In Phillips, the Board invalidated an election where Union agents refused to leave the employer's property and engaged in a shouting match with the employer in front of employees an hour before the polls opened. Because this "direct challenge to the Employer's assertion of its property rights" and the message that "the Employer was powerless to protect its own legal rights in a confrontation with the Union" could not have been lost on the employees, the Board held that the Union's conduct interfered with the employees' free and uncoerced choice. Phillips Chrysler, 304 N.L.R.B. at 16.
Similarly, in this case, North of Market has raised significant issues regarding the Union's improper invasion of its property and the resulting impression that the employer was helpless to control the situation. First, not only did the Union agents walk around the employer's facility without the employer's permission, but they walked into private examination rooms where patients were in a state of undress. The Union agents' unhindered access to the facilities and the examining rooms surely could have been seen as a challenge to North of Market's property rights. Second, the Union agents repeatedly disagreed with Ms. Valoris: She told employees that they had to vote on their lunch break, but the Union agents told employees that they did not have to vote during their lunch hour. This disagreement could well have given employees the impression that North of Market was unable to protect its rights in a dispute with the Union. This is especially true given that the Union agents purported to be speaking for the Board when they disagreed with the employer.
Moreover, we scrutinize this misconduct more closely both because it took place on the day of the election, see Family Serv. Agency, 163 F.3d at 1383 (noting that argument between employer and union did not necessitate invalidating the election in part because election was at least a month away from the time the argument occurred); NLRB v. Earle Indus., Inc., 999 F.2d 1268, 1274 (8th Cir. 1993) (holding that conduct did not violate Phillips Chrysler, in part because it took place weeks before the election), and because the Union's margin of victory was narrow, see C.J. Krehbiel Co. v. NLRB, 844 F.2d 880, 884 (D.C. Cir. 1988) (carefully scrutinizing the election, because the vote was close); United Steel Workers v. NLRB, 496 F.2d 1342, 1347 n. 11 (5th Cir. 1974) ("If the vote margin in a representational election is very narrow, minor violations should be more closely scrutinized.").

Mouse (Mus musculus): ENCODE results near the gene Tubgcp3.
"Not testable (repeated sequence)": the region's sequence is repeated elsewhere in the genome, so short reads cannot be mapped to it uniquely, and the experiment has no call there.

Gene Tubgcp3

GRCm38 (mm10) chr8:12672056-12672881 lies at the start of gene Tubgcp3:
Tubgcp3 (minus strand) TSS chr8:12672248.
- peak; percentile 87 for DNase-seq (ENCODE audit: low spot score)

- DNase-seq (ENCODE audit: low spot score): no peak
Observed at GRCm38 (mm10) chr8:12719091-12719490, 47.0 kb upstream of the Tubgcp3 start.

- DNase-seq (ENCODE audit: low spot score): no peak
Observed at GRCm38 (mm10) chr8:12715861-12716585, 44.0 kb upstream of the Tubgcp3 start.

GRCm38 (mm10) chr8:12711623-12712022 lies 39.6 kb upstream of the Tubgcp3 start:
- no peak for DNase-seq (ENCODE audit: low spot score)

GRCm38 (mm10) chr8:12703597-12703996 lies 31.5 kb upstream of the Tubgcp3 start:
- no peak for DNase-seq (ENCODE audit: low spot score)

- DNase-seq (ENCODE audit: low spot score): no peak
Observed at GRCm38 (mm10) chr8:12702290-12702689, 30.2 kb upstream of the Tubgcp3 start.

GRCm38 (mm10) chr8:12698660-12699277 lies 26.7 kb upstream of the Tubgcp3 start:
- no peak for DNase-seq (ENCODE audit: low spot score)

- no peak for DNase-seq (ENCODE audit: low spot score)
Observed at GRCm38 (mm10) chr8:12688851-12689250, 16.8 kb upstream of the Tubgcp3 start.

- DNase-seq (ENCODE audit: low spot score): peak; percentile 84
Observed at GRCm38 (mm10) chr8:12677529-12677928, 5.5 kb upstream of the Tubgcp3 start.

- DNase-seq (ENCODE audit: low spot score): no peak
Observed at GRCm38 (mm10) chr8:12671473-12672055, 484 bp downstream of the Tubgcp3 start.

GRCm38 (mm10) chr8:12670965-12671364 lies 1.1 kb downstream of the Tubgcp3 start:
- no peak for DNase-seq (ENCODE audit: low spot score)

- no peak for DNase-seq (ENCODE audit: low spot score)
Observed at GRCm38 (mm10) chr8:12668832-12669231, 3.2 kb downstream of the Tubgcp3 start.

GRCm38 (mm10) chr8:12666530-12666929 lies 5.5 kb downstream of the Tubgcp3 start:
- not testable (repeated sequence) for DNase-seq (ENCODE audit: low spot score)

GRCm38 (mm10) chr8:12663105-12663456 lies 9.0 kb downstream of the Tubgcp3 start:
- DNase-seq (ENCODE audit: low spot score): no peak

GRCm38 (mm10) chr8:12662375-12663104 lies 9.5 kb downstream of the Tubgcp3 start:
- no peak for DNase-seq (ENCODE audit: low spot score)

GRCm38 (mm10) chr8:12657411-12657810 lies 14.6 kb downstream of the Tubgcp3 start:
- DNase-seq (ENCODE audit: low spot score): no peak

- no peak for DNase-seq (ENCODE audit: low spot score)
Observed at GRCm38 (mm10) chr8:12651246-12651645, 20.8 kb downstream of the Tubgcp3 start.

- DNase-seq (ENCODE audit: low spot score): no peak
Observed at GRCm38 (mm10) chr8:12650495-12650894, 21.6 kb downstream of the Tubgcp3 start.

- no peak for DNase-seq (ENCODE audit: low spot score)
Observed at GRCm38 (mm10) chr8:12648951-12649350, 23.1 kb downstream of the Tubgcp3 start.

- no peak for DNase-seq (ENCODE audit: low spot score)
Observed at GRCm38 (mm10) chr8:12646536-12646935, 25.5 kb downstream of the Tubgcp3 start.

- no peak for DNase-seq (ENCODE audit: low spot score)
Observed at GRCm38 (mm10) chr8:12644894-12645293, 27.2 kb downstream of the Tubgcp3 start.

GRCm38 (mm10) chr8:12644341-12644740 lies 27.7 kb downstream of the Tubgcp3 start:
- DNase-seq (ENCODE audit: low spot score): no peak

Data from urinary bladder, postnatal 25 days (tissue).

In light of the record at hand and considering the principles underlying Phillips Chrysler, we conclude that North of Market was at least entitled to a hearing on this issue.Accordingly, the case will be remanded for further consideration by the Board, either to conduct of a new election or for a hearing on the employer's objections. If a hearing is held, the Board must specifically address the application of Phillips Chrysler to this case.
For the reasons given above, the Board's request for enforcement is denied, the petition for review is granted in part, and the case is remanded to the Board. On remand, the Board may conclude that the present record is sufficient without more to show that the integrity of the election was compromised and/or that the employees' free and uncoerced choice was impaired so as to justify a new election. At a minimum, however, the Board must conduct a hearing to address these two charges raised by the employer.